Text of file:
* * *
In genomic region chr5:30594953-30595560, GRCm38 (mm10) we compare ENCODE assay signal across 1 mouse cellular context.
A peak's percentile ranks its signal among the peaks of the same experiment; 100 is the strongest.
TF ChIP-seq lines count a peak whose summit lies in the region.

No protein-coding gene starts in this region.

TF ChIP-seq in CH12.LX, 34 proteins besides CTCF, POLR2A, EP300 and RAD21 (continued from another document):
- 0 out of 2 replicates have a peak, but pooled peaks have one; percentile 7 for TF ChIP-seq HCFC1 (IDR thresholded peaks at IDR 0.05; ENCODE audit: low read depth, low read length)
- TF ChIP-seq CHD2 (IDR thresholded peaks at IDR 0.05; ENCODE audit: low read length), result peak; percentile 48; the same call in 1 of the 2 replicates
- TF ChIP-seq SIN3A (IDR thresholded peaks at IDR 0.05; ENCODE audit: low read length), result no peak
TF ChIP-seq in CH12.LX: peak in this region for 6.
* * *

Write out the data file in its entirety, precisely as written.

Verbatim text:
In genomic region chr5:30594953-30595560, GRCm38 (mm10) we compare ENCODE assay signal across 1 mouse cellular context.
A peak's percentile ranks its signal among the peaks of the same experiment; 100 is the strongest.
TF ChIP-seq lines count a peak whose summit lies in the region.

No protein-coding gene starts in this region.

TF ChIP-seq in CH12.LX, 34 proteins besides CTCF, POLR2A, EP300 and RAD21 (continued from another document):
- 0 out of 2 replicates have a peak, but pooled peaks have one; percentile 7 for TF ChIP-seq HCFC1 (IDR thresholded peaks at IDR 0.05; ENCODE audit: low read depth, low read length)
- TF ChIP-seq CHD2 (IDR thresholded peaks at IDR 0.05; ENCODE audit: low read length), result peak; percentile 48; the same call in 1 of the 2 replicates
- TF ChIP-seq SIN3A (IDR thresholded peaks at IDR 0.05; ENCODE audit: low read length), result no peak
TF ChIP-seq in CH12.LX: peak in this region for 6.